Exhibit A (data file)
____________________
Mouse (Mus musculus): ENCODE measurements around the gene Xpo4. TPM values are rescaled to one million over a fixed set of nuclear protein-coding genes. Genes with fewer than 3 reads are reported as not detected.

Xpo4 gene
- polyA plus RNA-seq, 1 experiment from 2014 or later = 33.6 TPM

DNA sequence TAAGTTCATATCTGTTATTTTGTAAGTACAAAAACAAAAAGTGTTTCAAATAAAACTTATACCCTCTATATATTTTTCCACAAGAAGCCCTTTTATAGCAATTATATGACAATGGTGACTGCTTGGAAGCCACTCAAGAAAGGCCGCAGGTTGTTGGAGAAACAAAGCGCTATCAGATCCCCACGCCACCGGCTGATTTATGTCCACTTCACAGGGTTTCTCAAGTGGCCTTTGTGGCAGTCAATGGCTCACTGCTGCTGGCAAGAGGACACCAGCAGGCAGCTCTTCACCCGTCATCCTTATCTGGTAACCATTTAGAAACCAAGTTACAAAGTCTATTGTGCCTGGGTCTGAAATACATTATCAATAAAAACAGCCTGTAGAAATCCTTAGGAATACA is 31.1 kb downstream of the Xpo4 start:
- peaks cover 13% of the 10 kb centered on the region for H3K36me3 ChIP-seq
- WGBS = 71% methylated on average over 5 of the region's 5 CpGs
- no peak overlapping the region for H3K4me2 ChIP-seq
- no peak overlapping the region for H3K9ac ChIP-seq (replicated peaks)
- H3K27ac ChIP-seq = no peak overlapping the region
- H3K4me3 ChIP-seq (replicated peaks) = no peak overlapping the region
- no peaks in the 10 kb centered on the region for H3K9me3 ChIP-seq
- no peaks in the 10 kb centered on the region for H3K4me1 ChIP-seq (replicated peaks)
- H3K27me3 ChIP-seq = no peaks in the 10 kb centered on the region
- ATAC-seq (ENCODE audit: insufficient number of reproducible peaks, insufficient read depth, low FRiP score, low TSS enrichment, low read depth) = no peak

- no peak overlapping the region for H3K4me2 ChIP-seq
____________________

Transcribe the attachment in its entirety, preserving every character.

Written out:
Mouse (Mus musculus): ENCODE measurements around the gene Xpo4. TPM values are rescaled to one million over a fixed set of nuclear protein-coding genes. Genes with fewer than 3 reads are reported as not detected.

Xpo4 gene
- polyA plus RNA-seq, 1 experiment from 2014 or later = 33.6 TPM

DNA sequence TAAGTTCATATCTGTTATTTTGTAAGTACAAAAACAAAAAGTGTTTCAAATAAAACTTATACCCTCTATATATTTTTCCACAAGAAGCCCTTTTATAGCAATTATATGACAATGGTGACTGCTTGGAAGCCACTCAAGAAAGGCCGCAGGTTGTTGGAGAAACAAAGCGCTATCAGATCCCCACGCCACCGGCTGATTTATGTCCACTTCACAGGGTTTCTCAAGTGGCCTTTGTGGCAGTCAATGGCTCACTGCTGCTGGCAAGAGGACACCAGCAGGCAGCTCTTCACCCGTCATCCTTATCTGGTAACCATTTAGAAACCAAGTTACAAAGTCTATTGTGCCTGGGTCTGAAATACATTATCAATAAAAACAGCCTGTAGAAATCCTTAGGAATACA is 31.1 kb downstream of the Xpo4 start:
- peaks cover 13% of the 10 kb centered on the region for H3K36me3 ChIP-seq
- WGBS = 71% methylated on average over 5 of the region's 5 CpGs
- no peak overlapping the region for H3K4me2 ChIP-seq
- no peak overlapping the region for H3K9ac ChIP-seq (replicated peaks)
- H3K27ac ChIP-seq = no peak overlapping the region
- H3K4me3 ChIP-seq (replicated peaks) = no peak overlapping the region
- no peaks in the 10 kb centered on the region for H3K9me3 ChIP-seq
- no peaks in the 10 kb centered on the region for H3K4me1 ChIP-seq (replicated peaks)
- H3K27me3 ChIP-seq = no peaks in the 10 kb centered on the region
- ATAC-seq (ENCODE audit: insufficient number of reproducible peaks, insufficient read depth, low FRiP score, low TSS enrichment, low read depth) = no peak

- no peak overlapping the region for H3K4me2 ChIP-seq